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Inspiring Change

Living in a rural village of Khagenkot VDC, Jajarkot district of the Mid-West region, Tasbiri BK had never imagined that one day she would be able to contribute to her family’s expenses. However, thanks to PAHAL and the training she received, she is now involved in commercial vegetable production and with the money she has earned by selling vegetables this year, she paid for her daughter’s school fees, who is in the eleventh grade.

In a family with 13 members to feed, Tasbiri’s husband was the only breadwinner. He worked as a laborer and his income was barely enough to put food on their table. Despite the hardships, Tasbiri always has a smile on her face and is friends with everyone in her village. Because of her friendship and positive outlook, all group members of the Fulbari Farmers Group voted for Tasbiri to be their representative when PAHAL needed a farmer to work with to establish a demonstration site for the new poly house technology and integrated pest management training. Her site was to be used to train other farmers on intensive vegetable farming techniques using poly house technology, as well as improved methods for managing pests.

Initially Tasbiri did not want to participate in the PAHAL activity. She had already planted corn on her field and was not convinced about growing vegetables as a business. “I did not want to throw away my corn to establish the demonstration site because everyone, including me, was skeptical about it,” she says. After nobody else agreed to take the risk, she agreed to. With a heavy heart she cleared her corn field and worked with PAHAL to construct the poly house and establish an integrated pest management learning site on her land. She could not sleep for days.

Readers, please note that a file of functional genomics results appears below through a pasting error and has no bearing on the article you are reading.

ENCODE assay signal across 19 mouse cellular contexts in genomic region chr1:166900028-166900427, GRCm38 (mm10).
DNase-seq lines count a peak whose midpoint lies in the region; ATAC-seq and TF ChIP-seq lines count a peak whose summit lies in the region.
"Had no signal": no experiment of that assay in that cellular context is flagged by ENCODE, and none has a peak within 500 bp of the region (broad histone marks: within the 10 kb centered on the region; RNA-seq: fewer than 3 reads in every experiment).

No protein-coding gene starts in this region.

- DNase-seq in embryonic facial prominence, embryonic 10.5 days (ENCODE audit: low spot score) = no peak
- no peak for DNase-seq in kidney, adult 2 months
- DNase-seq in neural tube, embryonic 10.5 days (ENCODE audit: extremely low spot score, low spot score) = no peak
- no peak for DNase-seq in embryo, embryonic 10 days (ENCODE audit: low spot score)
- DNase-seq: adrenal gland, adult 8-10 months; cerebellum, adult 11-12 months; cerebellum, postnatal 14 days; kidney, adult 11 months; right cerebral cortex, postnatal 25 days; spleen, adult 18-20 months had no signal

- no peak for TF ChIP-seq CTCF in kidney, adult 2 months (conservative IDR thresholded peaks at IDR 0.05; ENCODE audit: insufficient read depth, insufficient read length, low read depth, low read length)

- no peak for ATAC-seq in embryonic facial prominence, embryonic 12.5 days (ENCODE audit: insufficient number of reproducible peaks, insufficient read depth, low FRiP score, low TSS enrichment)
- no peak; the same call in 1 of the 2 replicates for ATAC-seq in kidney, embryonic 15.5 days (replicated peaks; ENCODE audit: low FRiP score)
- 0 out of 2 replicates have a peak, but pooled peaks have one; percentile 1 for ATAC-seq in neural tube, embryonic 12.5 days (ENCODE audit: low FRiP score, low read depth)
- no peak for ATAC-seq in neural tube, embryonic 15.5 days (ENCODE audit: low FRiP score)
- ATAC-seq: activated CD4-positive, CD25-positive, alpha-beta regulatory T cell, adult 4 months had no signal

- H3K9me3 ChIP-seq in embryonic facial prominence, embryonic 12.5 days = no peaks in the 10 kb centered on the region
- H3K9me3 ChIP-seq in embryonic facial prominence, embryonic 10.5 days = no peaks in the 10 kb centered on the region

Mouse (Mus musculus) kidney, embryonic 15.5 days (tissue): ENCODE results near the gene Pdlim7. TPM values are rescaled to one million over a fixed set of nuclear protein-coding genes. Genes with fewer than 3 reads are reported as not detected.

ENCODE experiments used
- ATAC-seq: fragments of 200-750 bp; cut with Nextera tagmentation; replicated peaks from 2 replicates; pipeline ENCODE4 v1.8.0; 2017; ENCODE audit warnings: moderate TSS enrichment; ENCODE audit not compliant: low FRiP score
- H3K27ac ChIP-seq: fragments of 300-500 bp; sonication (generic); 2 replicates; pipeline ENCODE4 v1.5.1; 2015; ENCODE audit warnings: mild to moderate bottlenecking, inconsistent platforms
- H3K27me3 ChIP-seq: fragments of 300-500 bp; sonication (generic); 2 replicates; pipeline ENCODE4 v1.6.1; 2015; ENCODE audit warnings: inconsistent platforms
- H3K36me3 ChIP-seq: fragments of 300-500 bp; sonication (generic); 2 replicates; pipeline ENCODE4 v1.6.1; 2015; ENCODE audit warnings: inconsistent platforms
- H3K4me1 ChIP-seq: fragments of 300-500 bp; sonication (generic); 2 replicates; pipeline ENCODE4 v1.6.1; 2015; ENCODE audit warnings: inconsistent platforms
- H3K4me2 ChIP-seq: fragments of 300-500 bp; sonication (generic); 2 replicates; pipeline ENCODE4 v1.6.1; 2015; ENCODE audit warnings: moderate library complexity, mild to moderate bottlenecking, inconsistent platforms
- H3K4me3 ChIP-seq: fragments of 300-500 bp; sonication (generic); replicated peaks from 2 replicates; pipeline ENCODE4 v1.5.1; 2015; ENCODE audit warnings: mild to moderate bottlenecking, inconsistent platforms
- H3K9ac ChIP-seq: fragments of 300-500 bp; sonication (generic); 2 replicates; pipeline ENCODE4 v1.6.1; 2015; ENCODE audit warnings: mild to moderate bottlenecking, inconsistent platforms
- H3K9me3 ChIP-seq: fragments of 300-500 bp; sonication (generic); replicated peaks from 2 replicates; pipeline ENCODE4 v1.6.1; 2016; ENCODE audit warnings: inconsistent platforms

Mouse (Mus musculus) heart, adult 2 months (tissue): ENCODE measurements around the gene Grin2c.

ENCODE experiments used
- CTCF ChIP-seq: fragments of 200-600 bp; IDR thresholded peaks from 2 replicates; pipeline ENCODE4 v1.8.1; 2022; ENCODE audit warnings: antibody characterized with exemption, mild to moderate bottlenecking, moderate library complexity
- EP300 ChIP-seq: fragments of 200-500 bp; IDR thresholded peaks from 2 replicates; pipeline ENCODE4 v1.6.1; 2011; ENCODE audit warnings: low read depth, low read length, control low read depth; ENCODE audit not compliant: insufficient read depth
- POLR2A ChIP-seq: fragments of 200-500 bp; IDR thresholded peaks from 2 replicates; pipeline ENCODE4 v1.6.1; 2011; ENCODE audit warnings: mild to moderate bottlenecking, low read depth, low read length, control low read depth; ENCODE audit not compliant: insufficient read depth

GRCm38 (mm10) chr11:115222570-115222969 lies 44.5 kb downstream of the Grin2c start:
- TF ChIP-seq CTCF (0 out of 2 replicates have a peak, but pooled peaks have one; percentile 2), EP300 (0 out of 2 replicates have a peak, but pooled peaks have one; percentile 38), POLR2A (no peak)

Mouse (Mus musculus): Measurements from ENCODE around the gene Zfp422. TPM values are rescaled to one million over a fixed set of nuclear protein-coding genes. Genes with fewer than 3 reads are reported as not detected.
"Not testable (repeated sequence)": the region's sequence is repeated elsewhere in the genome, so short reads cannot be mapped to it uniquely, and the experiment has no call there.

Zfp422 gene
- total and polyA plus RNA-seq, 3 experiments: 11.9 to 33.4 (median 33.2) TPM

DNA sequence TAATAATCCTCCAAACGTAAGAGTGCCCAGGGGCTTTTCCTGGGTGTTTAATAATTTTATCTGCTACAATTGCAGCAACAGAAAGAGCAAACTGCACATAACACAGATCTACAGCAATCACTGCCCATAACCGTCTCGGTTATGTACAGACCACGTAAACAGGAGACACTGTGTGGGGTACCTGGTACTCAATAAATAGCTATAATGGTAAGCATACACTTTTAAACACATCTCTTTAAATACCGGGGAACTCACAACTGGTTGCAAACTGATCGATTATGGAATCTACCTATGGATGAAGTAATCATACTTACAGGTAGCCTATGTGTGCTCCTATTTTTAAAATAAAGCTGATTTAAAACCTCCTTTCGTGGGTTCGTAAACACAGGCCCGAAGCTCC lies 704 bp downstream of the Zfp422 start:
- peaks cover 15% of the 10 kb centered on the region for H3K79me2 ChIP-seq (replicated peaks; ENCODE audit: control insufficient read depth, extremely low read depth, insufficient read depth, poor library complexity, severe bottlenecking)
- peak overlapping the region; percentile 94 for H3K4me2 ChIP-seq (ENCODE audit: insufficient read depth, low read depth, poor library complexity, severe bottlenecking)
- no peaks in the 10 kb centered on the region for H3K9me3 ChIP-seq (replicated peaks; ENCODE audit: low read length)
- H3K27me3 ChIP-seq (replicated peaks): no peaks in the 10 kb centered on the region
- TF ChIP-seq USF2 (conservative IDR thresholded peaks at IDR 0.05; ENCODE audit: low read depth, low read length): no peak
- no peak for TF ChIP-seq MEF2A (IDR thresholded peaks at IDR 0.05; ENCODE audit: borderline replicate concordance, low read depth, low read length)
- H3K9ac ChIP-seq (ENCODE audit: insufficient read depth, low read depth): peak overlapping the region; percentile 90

At the demonstration site, PAHAL team taught her how to construct the poly house using bamboo and plastic, as well as how to plant the vegetable seeds. With no options left, Tasbiri and her family members continued to work in the field, hoping for positive results. Days, weeks and as months passed by and the plants started to grow, larger and larger, she began to feel relieved. As she began harvesting the vegetables, one by one, people started visiting her home to purchase the vegetables. Within six months she produced 135 kgs of tomatoes from her 50 m2 land inside the poly house. 20 kgs of tomatoes were sold to the PAHAL supported Khagenkot collection center and, 115 kgs directly from her home.

Today Tasbiri is a well-known farmer in her village. “Most members of my group now regret appointing me at that time,” she smiles. Looking at her progress, four other members from her group of 20 members have replicated the poly house and started vegetable farming. To encourage other farmers to get involved in vegetable farming, the District Agriculture Development Office has provided the plastic sheets at a 25% subsidy. Many other community members still visit Tasbiri’s demonstration site to learn the practical techniques from her.

Tasbiri is also the Treasurer in her group. Even though words and letters make very little sense to her, she is still able to make quick calculations and keep track of things, although verbally. Coming from a poor and marginalized community, she wished she had opportunity to go to school. But now the knowledge she has gained from PAHAL has motivated her to do something more with her life.

“For the first time in my life I earned my own money and did not need to rely on my husband for financial support. I have told my husband that I will pay all the expenses I have made so far,” she laughs. She recalls how she had to ask her husband and family for permission for every small decision, but now she makes decisions on her own. She proudly stated, “I recently traveled to a nearby village with the money I earned. I felt empowered.”

“I want to be independent,” she adds. She plans to start a larger commercial farm, employing her three daughter-in-laws, who are restricted to working at home. “I will start a revolution in my village and this will be my first step, providing employment to women,” Tasbiri says.

To date, 14,706 farmers have benefitted from the PAHAL program for intensive vegetable production. To date PAHAL has constructed 361 poly house demonstration sites with drip irrigation technology, as well as eight integrated pest management demonstration sites across its 14 program districts.